Everywhere you turn, Westchase District’s identity is becoming a little more colorful through a series of new public art murals painted by Larry Crawford. The artist has been on a prolific painting spree these past months, debuting new works on bridges and retaining walls.
Crawford produced four murals that capture the identity and feel of the area, all of which are a visual treat for one to spy.
The Nutria Mural is on the Deerwood Road bridge that crosses onto Riverview Drive. It abounds with nature, including ducks, a wily coyote, heron and, of course, nutria. Flower Wall is found on CityWest Boulevard and CityPlace Drive, depicting an enlivening burst of flower blooms. Crawford, known to have fun with subjects and their places, added fish to a retaining wall on Briarpark Drive and Westoffice Drive in front of Kazy’s, a supplier of sushi. The work is swimming with deep sea aquatic life. The last mural in his recent series is Taiwan also at Briarpark and Westoffice. The mural’s festive theme has glowing lanterns and bursts of fireworks against a towering skyline as a tribute to its location in front of the Taipei Economic and Cultural Office.
Artist partnership creates visual vitality
Parks Programming Director Louis Jullien, who oversees the District’s public art program, appreciates the partnership with Crawford and the ease of working with him which is why the District commissions him to meet its vision. “Larry has great artistic talent and is very humble and kind,” said Jullien. “We are thankful that we are able to utilize his services in the District. Larry has painted more than 20 murals in Westchase District including large walls on retail centers and along hike and bike trails, traffic signal boxes, and small walls along bridges and sidewalks.
“What makes Larry great is his love for serving others,” added Jullien. “He works with and supports multiple ministries and organizations. His desire to serve is apparent in the attention to detail he gives each one of his murals. He loves the opportunity to brighten someone’s day by adding splashes of color around the District where you may least expect it.”
Art and landscape draw in community
The murals bring an added dimension to the District. “We take into account the surrounding landscape to see if we can complement existing buildings, culture and landscaping,” said Jullien. “We let the artist know about the area in advance and give them a general theme. After that, we usually receive a few renderings before making a final selection on the mural design.”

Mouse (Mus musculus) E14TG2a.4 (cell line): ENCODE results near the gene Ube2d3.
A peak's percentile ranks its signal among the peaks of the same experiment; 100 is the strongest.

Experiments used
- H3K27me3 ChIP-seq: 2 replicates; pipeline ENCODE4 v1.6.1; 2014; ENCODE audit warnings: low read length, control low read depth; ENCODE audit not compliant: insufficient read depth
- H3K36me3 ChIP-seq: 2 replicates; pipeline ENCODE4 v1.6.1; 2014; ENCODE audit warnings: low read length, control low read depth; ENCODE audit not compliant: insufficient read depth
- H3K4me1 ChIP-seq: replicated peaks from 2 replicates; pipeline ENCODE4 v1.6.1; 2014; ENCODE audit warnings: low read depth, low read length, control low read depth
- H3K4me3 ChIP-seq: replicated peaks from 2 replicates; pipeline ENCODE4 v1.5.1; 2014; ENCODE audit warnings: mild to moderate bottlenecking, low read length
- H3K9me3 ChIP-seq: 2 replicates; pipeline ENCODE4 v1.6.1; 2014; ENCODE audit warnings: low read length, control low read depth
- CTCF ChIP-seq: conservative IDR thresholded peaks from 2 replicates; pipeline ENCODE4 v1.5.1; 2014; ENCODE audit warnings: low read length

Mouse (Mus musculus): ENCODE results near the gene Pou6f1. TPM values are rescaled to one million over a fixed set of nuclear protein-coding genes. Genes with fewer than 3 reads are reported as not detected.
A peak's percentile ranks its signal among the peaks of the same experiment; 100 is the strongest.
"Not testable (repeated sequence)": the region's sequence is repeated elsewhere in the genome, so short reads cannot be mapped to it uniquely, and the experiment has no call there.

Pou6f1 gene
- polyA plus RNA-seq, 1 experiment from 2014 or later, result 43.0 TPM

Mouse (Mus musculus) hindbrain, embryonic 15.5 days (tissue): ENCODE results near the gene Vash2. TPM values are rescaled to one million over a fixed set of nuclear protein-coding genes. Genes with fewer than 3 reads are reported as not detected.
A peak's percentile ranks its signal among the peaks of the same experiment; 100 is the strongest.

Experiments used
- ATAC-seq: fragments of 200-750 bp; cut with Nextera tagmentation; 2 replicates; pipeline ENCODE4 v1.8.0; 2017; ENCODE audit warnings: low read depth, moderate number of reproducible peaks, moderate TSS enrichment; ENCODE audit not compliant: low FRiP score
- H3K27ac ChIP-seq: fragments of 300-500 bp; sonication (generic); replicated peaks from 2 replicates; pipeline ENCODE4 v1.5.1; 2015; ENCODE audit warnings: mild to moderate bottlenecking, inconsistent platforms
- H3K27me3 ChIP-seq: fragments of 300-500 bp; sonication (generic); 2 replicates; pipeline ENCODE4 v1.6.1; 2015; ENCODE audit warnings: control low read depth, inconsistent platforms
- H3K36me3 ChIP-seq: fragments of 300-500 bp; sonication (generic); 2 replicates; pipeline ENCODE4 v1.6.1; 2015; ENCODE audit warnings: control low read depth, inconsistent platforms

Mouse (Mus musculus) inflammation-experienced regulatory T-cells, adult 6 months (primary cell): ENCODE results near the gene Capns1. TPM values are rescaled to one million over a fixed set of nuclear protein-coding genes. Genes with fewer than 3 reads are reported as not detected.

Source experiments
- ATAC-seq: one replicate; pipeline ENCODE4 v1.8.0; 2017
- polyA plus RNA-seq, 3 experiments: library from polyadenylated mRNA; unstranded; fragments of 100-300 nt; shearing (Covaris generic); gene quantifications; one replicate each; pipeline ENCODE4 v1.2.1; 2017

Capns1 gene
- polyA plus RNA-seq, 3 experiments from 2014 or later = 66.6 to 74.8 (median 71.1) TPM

Jullien said that the selection for new mural sites is based on location, recommendations, cost and approval. The District selects locations that are visible to the public via car, bus, bike, or running/walking. Ideas for recommendations come from project interactions with people or via social media platforms. “We usually complete 5-10 murals a year, depending on the size of the murals. The smaller the size of each mural, the more we can paint each year,” explained Jullien. Once these three criteria are met, the final step is approval. “We obtain approval for public infrastructure fairly quickly,” said Jullien. However, for murals on private property, the District coordinates with the property owner which could take a longer time.
Jullien’s goal has been to build a greater sense of community with public art. “The public loves the murals and have great things to say about the District’s public artwork,” said Jullien. “In fact, many people will stop by to tell the artist they are doing a great job. There have been several instances where patrons have hired Larry to paint murals for them after passing by his artwork.”
Keep your eyes on the lookout for more murals soon. Potential locations include traffic signal boxes along Walnut Bend, Westheimer and Elmside/Woodchase. In addition, walls on Del Monte Drive, Walnut Meadow Center, Woodchase Park and Wilcrest Park are leading spaces for new murals.
For a complete listing of all public art in Westchase District, visit westchasedistrict.com/publicart.